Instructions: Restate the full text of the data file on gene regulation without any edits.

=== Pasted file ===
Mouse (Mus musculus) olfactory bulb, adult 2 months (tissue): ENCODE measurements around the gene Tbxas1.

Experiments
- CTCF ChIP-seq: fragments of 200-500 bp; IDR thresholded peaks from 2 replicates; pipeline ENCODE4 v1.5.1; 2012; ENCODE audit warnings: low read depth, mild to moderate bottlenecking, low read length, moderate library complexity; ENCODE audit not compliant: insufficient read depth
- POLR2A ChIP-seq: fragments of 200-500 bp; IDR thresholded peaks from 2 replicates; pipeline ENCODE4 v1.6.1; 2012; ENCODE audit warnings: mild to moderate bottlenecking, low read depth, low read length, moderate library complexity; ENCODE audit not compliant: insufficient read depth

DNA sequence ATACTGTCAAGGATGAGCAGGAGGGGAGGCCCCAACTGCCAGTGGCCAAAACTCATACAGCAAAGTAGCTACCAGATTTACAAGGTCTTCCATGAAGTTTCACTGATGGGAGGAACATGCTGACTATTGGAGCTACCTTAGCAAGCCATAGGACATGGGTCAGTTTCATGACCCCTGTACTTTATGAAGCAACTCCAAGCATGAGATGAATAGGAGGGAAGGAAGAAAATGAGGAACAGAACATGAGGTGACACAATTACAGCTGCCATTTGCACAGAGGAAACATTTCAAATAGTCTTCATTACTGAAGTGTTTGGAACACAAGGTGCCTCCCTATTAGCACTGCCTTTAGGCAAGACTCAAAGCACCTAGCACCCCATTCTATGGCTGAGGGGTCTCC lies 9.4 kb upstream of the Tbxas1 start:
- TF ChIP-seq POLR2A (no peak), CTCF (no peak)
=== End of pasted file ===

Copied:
Mouse (Mus musculus) olfactory bulb, adult 2 months (tissue): ENCODE measurements around the gene Tbxas1.

Experiments
- CTCF ChIP-seq: fragments of 200-500 bp; IDR thresholded peaks from 2 replicates; pipeline ENCODE4 v1.5.1; 2012; ENCODE audit warnings: low read depth, mild to moderate bottlenecking, low read length, moderate library complexity; ENCODE audit not compliant: insufficient read depth
- POLR2A ChIP-seq: fragments of 200-500 bp; IDR thresholded peaks from 2 replicates; pipeline ENCODE4 v1.6.1; 2012; ENCODE audit warnings: mild to moderate bottlenecking, low read depth, low read length, moderate library complexity; ENCODE audit not compliant: insufficient read depth

DNA sequence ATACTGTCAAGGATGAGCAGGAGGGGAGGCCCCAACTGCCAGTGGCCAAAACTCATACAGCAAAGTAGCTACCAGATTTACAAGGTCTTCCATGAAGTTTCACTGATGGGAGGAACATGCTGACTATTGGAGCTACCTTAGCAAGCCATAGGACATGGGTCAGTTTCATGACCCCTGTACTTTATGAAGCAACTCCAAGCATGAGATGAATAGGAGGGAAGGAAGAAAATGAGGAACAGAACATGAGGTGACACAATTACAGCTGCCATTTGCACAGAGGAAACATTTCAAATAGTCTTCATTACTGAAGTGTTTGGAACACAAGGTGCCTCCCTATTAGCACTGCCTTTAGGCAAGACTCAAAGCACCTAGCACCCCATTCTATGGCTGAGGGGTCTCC lies 9.4 kb upstream of the Tbxas1 start:
- TF ChIP-seq POLR2A (no peak), CTCF (no peak)